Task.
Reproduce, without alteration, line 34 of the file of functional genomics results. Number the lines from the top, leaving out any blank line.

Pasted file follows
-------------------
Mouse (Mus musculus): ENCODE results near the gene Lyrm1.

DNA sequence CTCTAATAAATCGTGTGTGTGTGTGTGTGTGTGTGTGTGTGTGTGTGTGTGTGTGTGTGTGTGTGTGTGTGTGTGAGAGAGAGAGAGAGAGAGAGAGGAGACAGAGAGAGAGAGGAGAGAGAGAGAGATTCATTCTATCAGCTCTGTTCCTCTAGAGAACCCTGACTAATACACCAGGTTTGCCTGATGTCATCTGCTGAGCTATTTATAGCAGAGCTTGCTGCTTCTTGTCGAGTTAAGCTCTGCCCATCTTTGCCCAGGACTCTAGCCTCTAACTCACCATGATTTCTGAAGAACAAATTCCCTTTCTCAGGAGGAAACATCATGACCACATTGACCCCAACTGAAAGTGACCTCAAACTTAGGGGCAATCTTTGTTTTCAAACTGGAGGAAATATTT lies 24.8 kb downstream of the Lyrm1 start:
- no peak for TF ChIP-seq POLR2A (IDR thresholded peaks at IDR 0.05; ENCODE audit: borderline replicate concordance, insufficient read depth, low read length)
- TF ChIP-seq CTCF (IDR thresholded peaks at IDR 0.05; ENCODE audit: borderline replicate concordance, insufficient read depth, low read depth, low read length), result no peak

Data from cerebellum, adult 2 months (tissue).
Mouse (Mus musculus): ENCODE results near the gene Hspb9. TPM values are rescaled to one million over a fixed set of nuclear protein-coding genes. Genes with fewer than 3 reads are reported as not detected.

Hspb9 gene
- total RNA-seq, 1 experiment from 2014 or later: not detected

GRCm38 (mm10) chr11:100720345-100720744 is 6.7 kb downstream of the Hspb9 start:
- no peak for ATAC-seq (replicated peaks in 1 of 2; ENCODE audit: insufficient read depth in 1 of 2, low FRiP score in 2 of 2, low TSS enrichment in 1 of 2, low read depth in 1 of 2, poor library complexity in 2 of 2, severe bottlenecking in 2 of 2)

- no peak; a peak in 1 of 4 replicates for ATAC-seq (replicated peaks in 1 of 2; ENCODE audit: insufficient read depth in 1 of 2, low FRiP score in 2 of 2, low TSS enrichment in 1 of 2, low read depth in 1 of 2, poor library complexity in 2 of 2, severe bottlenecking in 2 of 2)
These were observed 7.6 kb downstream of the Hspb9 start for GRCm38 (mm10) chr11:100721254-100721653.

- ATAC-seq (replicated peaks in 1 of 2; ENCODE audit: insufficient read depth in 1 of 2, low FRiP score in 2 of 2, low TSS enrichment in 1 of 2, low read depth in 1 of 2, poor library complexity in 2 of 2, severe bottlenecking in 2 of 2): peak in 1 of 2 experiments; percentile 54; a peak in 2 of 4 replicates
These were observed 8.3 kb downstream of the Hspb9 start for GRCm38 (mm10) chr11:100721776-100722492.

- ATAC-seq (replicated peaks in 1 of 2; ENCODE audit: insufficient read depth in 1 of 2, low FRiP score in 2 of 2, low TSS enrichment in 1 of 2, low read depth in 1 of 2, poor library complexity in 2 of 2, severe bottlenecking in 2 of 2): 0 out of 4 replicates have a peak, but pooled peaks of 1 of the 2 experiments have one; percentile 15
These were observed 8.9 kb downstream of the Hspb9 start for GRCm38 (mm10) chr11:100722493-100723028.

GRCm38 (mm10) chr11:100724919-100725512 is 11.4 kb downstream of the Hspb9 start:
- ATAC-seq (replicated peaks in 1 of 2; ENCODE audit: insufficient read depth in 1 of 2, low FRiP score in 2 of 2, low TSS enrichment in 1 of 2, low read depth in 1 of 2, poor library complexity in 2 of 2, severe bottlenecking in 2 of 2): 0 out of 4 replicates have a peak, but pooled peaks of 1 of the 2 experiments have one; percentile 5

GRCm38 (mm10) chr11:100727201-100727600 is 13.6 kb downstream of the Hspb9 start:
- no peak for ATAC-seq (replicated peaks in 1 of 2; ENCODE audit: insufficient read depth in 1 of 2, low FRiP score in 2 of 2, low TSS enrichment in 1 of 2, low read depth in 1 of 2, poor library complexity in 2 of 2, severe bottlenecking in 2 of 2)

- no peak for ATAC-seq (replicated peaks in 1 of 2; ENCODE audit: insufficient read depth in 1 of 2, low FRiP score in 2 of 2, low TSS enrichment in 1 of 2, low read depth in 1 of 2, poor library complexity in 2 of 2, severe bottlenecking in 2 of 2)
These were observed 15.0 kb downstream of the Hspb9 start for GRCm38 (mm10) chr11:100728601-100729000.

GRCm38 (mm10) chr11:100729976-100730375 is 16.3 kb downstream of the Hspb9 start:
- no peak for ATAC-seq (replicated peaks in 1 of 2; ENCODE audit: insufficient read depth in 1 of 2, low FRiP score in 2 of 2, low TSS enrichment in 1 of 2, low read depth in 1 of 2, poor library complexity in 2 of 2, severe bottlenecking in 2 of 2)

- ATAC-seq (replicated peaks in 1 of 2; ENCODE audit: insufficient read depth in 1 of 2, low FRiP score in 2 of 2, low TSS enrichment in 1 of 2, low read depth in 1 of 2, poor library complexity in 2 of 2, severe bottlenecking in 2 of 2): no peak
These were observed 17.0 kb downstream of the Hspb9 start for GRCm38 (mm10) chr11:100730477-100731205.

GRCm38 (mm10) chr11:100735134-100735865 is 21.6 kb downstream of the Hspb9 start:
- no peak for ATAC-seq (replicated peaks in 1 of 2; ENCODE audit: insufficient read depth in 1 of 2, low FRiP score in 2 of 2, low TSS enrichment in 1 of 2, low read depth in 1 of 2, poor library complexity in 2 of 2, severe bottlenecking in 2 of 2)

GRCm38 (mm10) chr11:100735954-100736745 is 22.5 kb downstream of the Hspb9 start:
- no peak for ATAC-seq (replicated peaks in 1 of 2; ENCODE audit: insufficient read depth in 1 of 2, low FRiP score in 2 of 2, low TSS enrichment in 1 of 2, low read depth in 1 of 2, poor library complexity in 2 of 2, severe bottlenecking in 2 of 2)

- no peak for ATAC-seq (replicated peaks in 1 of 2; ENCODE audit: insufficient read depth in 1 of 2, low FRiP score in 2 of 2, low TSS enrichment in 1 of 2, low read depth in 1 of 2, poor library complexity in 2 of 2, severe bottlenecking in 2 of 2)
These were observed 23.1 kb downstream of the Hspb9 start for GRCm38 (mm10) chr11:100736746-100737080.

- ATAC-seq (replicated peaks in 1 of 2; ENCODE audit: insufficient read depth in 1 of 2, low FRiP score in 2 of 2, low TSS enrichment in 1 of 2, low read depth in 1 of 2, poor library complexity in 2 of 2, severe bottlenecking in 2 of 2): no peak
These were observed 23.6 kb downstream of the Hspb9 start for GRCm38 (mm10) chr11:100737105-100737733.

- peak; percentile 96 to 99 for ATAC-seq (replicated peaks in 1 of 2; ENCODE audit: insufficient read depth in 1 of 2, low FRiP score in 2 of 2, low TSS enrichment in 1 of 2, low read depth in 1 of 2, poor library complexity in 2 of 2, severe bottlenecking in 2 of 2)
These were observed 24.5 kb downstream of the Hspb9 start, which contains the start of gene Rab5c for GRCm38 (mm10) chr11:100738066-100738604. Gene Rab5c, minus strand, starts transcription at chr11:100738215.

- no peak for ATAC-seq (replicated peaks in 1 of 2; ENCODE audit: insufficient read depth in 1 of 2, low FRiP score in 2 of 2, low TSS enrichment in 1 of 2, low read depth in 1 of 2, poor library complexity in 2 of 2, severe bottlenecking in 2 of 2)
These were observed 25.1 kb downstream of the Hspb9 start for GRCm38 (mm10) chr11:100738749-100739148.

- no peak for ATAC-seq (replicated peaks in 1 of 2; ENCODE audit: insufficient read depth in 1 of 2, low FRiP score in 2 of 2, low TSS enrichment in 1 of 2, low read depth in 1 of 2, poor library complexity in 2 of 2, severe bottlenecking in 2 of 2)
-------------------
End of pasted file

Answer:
These were observed 23.6 kb downstream of the Hspb9 start for GRCm38 (mm10) chr11:100737105-100737733.